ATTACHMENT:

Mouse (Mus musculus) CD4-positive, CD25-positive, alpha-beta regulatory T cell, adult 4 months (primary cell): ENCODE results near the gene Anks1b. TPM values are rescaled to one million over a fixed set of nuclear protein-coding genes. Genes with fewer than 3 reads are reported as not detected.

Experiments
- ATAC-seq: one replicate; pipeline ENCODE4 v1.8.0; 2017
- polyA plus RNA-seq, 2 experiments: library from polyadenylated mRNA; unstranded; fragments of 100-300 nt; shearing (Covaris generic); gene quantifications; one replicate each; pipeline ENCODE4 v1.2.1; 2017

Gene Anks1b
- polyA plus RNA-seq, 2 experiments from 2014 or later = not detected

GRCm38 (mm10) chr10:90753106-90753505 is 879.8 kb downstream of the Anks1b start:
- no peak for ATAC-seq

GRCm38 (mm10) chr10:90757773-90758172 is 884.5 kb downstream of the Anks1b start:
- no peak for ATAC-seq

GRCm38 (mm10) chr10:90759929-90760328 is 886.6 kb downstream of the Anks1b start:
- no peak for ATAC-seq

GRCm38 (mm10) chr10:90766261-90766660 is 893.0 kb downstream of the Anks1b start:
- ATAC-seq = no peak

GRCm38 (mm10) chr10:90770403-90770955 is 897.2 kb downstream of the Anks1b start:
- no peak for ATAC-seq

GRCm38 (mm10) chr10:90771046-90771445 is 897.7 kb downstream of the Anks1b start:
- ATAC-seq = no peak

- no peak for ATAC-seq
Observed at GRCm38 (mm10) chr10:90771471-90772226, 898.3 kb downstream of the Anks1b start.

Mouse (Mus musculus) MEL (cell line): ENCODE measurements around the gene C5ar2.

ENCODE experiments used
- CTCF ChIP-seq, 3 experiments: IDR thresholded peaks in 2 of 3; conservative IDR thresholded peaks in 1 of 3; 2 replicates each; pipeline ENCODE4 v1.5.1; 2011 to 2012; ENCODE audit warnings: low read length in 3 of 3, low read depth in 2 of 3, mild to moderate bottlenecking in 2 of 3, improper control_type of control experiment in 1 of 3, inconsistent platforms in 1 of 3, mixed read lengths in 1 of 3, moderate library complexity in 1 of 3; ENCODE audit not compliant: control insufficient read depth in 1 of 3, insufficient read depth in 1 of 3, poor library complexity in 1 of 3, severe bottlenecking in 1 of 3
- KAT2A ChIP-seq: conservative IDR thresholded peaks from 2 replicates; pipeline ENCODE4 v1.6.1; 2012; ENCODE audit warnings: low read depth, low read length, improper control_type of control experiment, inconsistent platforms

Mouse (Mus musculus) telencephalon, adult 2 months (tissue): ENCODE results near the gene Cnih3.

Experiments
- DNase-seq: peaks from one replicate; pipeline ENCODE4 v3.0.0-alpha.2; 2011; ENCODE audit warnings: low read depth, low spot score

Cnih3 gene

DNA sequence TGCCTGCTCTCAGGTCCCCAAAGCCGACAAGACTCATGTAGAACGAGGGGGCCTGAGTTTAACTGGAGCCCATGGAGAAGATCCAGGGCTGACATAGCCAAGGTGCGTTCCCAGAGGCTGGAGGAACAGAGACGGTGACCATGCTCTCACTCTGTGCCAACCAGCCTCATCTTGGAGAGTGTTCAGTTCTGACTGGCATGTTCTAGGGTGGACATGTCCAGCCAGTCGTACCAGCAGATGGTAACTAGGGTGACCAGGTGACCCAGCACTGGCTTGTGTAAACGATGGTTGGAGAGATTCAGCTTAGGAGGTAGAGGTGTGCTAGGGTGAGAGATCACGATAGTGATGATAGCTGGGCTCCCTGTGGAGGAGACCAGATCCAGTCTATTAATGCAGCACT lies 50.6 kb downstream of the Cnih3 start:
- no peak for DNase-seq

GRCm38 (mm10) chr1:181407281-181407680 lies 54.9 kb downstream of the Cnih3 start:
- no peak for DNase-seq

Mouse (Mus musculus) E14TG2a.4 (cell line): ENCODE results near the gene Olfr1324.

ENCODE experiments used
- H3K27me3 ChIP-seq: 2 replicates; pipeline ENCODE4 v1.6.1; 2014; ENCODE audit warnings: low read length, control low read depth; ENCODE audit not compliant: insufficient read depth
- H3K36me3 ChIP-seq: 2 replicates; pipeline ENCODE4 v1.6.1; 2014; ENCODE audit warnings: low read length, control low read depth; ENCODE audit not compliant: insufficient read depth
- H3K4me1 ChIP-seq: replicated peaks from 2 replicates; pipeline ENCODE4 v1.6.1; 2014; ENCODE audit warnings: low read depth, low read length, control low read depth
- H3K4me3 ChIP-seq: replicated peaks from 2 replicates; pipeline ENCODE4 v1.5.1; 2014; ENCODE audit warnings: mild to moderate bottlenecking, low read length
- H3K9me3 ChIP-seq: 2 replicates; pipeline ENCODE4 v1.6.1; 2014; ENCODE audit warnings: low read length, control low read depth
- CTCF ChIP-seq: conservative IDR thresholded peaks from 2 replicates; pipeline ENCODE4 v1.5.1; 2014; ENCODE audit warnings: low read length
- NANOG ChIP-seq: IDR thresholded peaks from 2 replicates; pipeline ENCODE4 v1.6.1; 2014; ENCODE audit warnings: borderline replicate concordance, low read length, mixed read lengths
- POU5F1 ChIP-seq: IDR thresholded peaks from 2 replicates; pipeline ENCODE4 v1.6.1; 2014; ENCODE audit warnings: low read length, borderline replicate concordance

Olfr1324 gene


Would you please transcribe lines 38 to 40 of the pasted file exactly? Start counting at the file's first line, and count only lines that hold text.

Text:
- H3K4me3 ChIP-seq: replicated peaks from 2 replicates; pipeline ENCODE4 v1.5.1; 2014; ENCODE audit warnings: mild to moderate bottlenecking, low read length
- H3K9me3 ChIP-seq: 2 replicates; pipeline ENCODE4 v1.6.1; 2014; ENCODE audit warnings: low read length, control low read depth
- CTCF ChIP-seq: conservative IDR thresholded peaks from 2 replicates; pipeline ENCODE4 v1.5.1; 2014; ENCODE audit warnings: low read length